Become a Member

Get access to more than 30 brands, premium video, exclusive content, events, mapping, and more.

Already have an account? Sign In

Become a Member

Get access to more than 30 brands, premium video, exclusive content, events, mapping, and more.

Already have an account? Sign In

Brands

Road

Bradley Wiggins alleges he was sexually abused by a coach at the age of 13

'It all impacted me as an adult … I buried it,' says 41-year-old.

Don't miss a moment from Paris-Roubaix and Unbound Gravel, to the Giro d’Italia, Tour de France, Vuelta a España, and everything in between when you join Outside+.

Bradley Wiggins has alleged that he was sexually abused by a cycling coach when he was a teenager. The 2012 Tour de France winner made the claim in a long and revealing interview with Alasdair Campbell in May’s edition of Men’s Health UK magazine. Wiggins did not name the abuser.

Wiggins has talked about his difficult childhood and upbringing in central London on previous occasions, and has been open about his long battle with his mental health and depression, but he has never discussed the serious allegations over the alleged sexual abuse.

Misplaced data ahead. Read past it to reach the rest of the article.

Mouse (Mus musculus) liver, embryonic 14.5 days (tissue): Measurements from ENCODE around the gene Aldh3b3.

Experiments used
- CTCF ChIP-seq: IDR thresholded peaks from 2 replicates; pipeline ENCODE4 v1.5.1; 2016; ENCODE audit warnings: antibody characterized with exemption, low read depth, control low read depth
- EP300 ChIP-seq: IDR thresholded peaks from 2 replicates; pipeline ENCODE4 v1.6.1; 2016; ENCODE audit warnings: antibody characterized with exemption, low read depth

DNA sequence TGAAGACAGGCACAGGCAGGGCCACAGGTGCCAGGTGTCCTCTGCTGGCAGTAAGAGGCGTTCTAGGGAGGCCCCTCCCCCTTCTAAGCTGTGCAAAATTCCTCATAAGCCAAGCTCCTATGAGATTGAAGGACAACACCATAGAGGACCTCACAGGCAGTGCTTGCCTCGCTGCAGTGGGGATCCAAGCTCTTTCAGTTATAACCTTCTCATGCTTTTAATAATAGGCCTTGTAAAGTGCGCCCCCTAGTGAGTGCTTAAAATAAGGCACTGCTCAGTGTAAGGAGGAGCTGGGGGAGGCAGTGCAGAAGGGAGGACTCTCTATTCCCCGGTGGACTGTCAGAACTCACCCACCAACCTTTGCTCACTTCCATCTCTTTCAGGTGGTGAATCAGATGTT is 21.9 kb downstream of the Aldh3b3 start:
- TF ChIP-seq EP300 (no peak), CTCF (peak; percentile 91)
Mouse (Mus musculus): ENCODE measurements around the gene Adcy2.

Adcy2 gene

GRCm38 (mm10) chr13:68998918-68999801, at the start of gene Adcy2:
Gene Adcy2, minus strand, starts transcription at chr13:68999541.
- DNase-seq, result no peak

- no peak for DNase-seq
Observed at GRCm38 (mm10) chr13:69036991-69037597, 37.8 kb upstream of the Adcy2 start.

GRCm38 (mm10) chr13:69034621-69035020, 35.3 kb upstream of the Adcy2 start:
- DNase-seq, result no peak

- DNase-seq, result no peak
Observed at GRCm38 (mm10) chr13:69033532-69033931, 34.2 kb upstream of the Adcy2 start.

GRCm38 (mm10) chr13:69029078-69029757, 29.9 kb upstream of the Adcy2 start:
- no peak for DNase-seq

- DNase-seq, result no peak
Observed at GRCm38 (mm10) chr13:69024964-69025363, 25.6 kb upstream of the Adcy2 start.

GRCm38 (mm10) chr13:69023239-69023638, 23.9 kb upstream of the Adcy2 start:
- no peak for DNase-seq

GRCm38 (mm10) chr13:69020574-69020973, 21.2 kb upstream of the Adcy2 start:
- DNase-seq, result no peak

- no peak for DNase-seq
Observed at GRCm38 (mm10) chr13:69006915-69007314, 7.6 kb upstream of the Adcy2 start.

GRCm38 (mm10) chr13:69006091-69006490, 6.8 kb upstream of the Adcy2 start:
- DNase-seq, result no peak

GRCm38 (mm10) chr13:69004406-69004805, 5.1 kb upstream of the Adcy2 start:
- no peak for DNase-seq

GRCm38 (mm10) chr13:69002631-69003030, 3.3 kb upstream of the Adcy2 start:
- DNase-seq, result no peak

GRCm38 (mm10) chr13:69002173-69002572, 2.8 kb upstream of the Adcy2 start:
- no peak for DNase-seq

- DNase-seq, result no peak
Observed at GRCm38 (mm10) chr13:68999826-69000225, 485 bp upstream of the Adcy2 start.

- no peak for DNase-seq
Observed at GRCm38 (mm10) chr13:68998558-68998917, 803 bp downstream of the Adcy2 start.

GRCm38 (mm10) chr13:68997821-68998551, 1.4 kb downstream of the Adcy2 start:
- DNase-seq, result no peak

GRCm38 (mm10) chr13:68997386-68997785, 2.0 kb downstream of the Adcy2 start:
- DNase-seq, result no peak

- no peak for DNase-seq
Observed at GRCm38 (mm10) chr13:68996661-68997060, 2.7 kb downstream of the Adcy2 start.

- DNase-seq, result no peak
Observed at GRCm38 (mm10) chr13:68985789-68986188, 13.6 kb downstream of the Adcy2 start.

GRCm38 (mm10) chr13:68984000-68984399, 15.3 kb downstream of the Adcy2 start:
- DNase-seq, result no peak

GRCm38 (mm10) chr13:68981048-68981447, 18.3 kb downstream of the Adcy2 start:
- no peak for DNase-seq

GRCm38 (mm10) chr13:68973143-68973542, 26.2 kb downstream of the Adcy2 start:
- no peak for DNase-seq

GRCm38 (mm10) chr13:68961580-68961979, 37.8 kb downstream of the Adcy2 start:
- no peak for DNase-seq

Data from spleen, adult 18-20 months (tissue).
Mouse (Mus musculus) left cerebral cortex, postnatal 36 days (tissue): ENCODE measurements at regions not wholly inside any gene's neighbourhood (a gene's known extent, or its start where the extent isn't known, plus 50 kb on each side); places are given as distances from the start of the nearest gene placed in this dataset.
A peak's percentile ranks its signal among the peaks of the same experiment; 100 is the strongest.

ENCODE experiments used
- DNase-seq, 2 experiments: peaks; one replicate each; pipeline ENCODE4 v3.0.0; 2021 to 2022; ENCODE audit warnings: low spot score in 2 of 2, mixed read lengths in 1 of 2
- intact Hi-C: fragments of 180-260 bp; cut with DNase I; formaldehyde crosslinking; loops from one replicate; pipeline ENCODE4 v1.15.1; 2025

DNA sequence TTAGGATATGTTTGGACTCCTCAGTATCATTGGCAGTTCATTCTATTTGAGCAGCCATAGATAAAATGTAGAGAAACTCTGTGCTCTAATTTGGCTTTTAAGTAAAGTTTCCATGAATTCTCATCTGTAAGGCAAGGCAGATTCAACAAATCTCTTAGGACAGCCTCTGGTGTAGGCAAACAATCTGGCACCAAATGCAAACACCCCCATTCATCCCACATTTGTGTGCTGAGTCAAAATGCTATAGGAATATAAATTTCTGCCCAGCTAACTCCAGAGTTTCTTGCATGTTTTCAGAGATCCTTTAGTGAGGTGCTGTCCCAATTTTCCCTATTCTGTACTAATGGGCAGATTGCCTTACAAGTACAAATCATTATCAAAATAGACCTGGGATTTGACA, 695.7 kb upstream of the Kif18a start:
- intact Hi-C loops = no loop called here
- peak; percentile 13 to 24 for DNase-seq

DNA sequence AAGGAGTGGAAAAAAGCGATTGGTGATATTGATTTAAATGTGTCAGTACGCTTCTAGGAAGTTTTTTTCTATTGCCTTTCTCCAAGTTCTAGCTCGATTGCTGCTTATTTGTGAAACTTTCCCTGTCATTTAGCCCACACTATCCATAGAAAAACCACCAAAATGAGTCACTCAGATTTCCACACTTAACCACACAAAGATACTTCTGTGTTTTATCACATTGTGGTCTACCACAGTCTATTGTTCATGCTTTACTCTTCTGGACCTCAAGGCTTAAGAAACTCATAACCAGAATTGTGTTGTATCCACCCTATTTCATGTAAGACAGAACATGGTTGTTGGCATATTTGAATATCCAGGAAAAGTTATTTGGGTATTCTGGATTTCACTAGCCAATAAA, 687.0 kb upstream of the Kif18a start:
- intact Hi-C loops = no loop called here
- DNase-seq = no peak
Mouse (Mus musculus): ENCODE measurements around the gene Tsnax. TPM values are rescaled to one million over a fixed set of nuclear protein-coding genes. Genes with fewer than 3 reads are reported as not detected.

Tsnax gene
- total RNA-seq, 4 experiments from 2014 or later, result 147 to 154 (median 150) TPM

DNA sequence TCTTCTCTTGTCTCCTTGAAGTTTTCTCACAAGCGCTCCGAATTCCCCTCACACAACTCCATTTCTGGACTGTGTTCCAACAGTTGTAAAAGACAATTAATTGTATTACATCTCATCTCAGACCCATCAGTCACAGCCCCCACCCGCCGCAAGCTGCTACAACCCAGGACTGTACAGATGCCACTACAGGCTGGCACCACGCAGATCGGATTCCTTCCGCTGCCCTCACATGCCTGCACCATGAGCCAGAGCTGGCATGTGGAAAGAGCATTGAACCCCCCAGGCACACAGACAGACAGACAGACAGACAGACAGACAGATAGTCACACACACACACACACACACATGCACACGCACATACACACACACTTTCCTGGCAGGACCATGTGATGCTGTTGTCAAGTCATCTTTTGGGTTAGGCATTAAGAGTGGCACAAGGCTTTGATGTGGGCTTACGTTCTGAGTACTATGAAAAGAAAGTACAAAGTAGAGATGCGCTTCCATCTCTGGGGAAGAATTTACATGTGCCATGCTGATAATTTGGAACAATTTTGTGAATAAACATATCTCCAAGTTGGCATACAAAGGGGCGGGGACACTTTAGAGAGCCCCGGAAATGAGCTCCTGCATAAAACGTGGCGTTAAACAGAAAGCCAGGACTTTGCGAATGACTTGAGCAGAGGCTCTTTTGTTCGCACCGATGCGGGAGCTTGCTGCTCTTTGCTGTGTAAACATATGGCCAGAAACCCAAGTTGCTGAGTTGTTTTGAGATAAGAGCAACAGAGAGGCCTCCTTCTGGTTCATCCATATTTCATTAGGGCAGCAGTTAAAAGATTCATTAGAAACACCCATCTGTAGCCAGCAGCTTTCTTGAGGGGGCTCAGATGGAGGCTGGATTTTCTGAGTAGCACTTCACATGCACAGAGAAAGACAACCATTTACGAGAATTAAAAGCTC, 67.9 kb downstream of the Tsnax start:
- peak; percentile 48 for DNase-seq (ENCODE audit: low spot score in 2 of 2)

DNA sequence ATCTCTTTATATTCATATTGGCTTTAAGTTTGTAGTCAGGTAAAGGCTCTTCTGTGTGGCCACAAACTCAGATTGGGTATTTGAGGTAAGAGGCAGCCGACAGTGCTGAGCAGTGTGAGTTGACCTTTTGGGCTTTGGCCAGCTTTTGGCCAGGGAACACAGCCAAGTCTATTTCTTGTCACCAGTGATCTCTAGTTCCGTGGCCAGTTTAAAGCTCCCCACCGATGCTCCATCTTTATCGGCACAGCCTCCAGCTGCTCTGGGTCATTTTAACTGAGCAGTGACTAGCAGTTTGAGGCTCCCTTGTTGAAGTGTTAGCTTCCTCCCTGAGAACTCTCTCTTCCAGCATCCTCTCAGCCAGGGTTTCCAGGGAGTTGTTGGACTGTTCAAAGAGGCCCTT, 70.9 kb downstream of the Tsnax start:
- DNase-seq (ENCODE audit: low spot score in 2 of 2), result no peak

“I was ‘groomed’ by a coach when I was younger. I was about 13, and I never fully accepted that,” Wiggins told Men’s Health, according to The Guardian.

When asked by Campbell if he had been “groomed” – the process by which a sexual predator cultivates a relationship with a potential victim – Wiggins said: “Yes. It all impacted me as an adult … I buried it. My stepfather was quite violent to me, he used to call me a f****t for wearing Lycra and stuff, so I didn’t think I could tell him.

“I was such a loner … I just wanted to get out of the environment. I became so insular. I was quite a strange teenager in many ways and I think the drive on the bike stemmed from adversity.”

Wiggins, 41, also opened up about the relationship with his late father, Gary Wiggins, who died following a fight at a party in 2008.

“He left us when I was little, so I met him for the first time when I was 18. We rekindled some kind of relationship but then we didn’t speak for the last couple of years before he was murdered,” Wiggins said.

“He was my hero. I wanted to prove myself to him. He was a good cyclist — he could have been really good — but he was a wasted talent. He was an alcoholic, a manic depressive, quite violent and he took a lot of amphetamines and (sports) drugs back then.”

If you have been affected by issues raised in this story, there is information and support available here or here.